/ Boulder Mat Epics

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Wayne.Gaudin - on 19 Mar 2019

I'm an old sport climber who's new to outdoor bouldering.

The main problem I had transitioning to outside was the mat.

On the way down to boulders in Portland I got :-

1) Seriously snagged of a blackberry bush

2) Stuck in a gate

3) Almost wingsuited into the sea when the strong westerly got gusted

4) Had the bright idea to wear my pack on the front of my body, which then prevented me from seeing where my feet where going and almost face planting

5) Dogs seeing the mat as a urination target

6) Putting it on at the end of the day, only to realise it had been covering a muddle puddle with obvious consequences

7) Non-climbers looking at me if I was crazy with a mattress on my back

I sent my project, but the joy was replaced by terror as the boulder didn't top out and I was on a finishing ledge with only micro crimps and flowstone footholds to down climb. The mat now looked like a beer mat and I must have been spent 10 minutes trying to reverse moves that I struggled to do on the way up, before pump kicked in and I fell onto the mat. Where was the juggy VB they have at the wall?

Anyone had interesting outdoor mat experiences?

Emilio Bachini on 19 Mar 2019
In reply to Wayne.Gaudin:

None that spring to mind at this time of the morning but a standard garden tarp thrown under your mat on damper days is a cheap trick. They weigh very little, cost the same and fit in most pads nicely. 

Wayne.Gaudin - on 19 Mar 2019
In reply to Emilio Bachini:

I'll remember that next time!

Ghastly Rubberfeet on 19 Mar 2019
In reply to Wayne.Gaudin:

Never used to have that problem with a beet towel and a carpet tile!
;~))

Tom V - on 19 Mar 2019
In reply to Ghastly Rubberfeet:

Plus there was more skill required in landing on them

paul__in_sheffield - on 19 Mar 2019
In reply to Wayne.Gaudin:

I had a pretty substantial Moon Mat which I clipped my dog’s lead to while I bouldered/soloed ‘Peas’ at Stanage Far Right. All good, from what I remember, a hard overhanging mantleshelf, a quick look down at my feet, mat gone, and a lasting memory of the mat bouncing it’s way across the moor with my dog in hot pursuit of a Hare. That time I chose a grovel off along the break rather than topping out.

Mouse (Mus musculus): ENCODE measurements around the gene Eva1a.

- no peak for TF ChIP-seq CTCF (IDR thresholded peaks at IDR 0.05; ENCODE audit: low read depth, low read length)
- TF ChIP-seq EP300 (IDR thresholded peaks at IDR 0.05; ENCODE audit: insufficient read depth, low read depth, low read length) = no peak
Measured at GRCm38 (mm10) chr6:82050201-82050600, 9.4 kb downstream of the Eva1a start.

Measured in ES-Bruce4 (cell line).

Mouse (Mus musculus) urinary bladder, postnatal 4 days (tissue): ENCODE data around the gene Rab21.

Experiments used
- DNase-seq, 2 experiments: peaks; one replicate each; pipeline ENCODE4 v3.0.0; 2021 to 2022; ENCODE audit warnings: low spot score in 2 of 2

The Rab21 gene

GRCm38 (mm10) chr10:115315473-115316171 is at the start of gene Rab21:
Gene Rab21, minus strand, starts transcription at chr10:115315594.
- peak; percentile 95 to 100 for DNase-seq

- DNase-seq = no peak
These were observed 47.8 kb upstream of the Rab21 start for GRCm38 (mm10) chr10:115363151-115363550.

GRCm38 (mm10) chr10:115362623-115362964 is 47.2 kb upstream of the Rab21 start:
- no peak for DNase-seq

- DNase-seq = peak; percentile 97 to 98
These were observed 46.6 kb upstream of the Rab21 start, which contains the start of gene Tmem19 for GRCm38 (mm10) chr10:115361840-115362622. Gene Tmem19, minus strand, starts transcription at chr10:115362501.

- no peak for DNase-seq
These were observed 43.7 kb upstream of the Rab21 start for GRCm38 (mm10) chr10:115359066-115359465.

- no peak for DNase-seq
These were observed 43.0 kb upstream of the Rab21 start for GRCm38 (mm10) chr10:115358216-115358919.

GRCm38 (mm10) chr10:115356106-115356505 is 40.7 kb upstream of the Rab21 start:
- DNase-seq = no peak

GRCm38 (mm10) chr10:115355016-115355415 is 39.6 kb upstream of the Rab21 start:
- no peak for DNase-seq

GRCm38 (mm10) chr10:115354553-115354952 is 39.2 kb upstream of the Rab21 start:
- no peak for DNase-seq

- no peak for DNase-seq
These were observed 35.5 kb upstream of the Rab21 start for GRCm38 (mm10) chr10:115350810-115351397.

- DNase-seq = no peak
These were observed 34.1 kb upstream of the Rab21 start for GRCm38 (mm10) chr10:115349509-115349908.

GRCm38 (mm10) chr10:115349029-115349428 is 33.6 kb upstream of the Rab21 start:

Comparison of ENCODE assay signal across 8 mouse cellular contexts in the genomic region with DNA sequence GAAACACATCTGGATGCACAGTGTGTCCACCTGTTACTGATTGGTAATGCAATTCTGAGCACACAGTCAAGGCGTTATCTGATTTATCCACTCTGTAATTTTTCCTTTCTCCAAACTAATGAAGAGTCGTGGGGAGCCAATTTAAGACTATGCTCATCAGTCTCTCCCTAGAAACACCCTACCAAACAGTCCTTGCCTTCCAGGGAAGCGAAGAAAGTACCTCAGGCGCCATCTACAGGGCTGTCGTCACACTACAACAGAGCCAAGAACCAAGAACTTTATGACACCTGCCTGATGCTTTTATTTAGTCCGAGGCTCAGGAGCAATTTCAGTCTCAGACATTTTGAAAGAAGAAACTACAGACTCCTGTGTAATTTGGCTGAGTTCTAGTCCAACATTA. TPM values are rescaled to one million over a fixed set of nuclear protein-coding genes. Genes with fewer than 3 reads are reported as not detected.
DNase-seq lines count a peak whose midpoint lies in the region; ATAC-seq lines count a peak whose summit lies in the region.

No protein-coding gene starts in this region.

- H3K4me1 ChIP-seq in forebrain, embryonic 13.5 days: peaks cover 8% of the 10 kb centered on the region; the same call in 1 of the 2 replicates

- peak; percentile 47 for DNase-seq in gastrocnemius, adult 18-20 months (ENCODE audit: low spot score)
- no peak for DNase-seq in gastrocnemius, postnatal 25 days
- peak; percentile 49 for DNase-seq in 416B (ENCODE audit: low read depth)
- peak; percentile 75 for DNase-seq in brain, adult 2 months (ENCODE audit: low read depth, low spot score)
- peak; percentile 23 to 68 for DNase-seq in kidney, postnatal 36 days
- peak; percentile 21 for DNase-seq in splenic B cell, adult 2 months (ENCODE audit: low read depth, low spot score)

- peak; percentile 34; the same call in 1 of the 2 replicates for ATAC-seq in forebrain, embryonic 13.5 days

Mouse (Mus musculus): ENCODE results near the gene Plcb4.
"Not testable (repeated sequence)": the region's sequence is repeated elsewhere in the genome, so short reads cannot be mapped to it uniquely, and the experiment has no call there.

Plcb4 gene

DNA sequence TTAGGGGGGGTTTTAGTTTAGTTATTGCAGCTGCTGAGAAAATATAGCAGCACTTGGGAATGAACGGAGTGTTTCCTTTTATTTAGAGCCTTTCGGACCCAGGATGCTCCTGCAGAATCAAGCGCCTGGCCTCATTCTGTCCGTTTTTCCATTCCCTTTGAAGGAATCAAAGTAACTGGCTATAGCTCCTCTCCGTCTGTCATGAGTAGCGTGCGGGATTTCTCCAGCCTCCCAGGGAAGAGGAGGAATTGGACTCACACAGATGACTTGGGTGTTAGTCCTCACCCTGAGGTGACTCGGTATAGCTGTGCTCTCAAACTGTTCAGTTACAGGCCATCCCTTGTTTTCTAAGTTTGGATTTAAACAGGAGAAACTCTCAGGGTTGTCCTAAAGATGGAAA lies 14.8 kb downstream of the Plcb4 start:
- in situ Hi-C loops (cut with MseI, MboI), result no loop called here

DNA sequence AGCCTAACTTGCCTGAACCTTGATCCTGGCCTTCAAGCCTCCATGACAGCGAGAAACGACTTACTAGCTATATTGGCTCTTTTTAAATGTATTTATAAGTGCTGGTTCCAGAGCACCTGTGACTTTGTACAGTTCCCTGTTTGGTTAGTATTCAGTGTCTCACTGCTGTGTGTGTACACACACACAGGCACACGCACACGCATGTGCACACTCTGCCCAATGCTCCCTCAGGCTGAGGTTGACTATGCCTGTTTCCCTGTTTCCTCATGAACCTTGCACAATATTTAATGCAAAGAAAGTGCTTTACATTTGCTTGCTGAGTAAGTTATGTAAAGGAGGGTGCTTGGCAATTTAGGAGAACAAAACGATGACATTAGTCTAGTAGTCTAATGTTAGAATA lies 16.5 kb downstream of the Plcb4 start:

RR on 19 Mar 2019
In reply to Wayne.Gaudin:

Recognise your problem. The triple pad of i-Bbz does solve some of your problems, not all, anyways it did for me. Not wide so you can walk with it between boulders.

You can get it at Villliers en Bière (the only Decathlon that is offering these pads, it is close to le Carrefour). Or go the Vieux Campeur on the rain day. Or maybe (try to contact monsieur Montchaussé direct.) 

Happy spring climbing!

slab_happy on 19 Mar 2019
In reply to Wayne.Gaudin:

Ooh, let's see:

Unexpected sledding down a hill on a snowy day.

Looking down from an uncomfortable height to see the wind pick up the mat and flip it over so that it's not remotely in my landing zone.

Climbing at the Spring Boulders at the Roaches, on that one problem where the job of the spotter is to tell the person climbing the problem when they need to get off the mat because the bog is starting to spill over its edges and it's in danger of becoming completely submerged ...

(There were Negotiations about who had to carry the mat with the shoulder straps that had been in the bog on the way back.)

steveriley - on 19 Mar 2019
In reply to Wayne.Gaudin:

'Yes', first tricky move despatched. Looks down. Wind has half the mat vertical and flapping over the ankle snapper landing.

pasbury on 19 Mar 2019
In reply to paul__in_sheffield:

Was the dog employed as a mat porter after that?

gravy - on 19 Mar 2019

It's very windy - an easterly - get to Plantation boulders with some difficulty - devoid of people, not a good sign.  Find relief from the wind hiding behind Crescent Arete, decide that it's possible, layer two mats so the top one is jammed under the boulder and start to totter up, all good.

With the top moves in sight the wind suddenly changes direction to a southerly, tremendous gusts begin, I'm holding on for dear life, look down the mats have gone and are cartwheeling up the hill towards the edge with my spotter chasing after them. I get blown off and then miraculously blown back on, regain balance and carefully reverse with my ankles aching in anticipation of the injury that never happens.

Mats rescued, back in the car, and a walk ensues.  Hats blown off and chased down several times and the cheese got blown out of my sandwiches.  I knew it was way too windy to climb what on earth made me thing that bouldering was feasible I don't know.

Post edited at 09:50
ChrisBrooke - on 19 Mar 2019
In reply to gravy:

> ...and the cheese got blown out of my sandwiches.  

You know it's windy when the cheese gets blown out of your sandwiches!

Funny tale. The things we do when we're desperate to climb! 

paul__in_sheffield - on 19 Mar 2019
In reply to pasbury:

> Was the dog employed as a mat porter after that?

No, wouldn't even carry his own water


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